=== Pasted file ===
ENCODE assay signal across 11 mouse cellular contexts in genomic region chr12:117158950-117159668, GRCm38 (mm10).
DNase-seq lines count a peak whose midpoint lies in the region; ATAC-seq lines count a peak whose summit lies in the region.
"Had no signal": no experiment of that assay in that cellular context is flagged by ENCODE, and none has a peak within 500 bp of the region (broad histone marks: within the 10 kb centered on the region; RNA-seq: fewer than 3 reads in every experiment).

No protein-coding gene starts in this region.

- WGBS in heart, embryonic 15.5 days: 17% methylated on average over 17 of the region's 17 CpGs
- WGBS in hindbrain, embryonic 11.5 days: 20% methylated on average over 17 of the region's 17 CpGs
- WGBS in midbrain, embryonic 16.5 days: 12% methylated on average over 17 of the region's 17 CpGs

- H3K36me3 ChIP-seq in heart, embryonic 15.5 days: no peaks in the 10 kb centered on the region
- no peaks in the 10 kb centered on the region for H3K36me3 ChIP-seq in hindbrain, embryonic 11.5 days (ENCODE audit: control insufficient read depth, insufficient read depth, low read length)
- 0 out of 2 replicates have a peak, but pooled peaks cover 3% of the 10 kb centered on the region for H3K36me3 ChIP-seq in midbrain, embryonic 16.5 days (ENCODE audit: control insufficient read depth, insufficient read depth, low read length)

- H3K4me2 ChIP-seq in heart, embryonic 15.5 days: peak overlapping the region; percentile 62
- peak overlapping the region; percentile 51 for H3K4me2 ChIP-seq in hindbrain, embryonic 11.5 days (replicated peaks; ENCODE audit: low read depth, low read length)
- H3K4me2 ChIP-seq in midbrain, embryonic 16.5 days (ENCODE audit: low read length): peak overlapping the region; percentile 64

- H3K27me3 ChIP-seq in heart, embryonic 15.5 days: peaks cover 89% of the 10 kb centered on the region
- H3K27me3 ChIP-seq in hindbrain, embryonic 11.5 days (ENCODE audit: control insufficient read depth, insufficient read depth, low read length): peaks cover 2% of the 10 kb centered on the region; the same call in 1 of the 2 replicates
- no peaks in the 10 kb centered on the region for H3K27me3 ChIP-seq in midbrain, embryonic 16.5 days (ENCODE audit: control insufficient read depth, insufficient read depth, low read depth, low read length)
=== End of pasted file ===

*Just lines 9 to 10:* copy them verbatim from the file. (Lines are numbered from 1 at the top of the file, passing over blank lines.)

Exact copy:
- no peaks in the 10 kb centered on the region for H3K36me3 ChIP-seq in hindbrain, embryonic 11.5 days (ENCODE audit: control insufficient read depth, insufficient read depth, low read length)
- 0 out of 2 replicates have a peak, but pooled peaks cover 3% of the 10 kb centered on the region for H3K36me3 ChIP-seq in midbrain, embryonic 16.5 days (ENCODE audit: control insufficient read depth, insufficient read depth, low read length)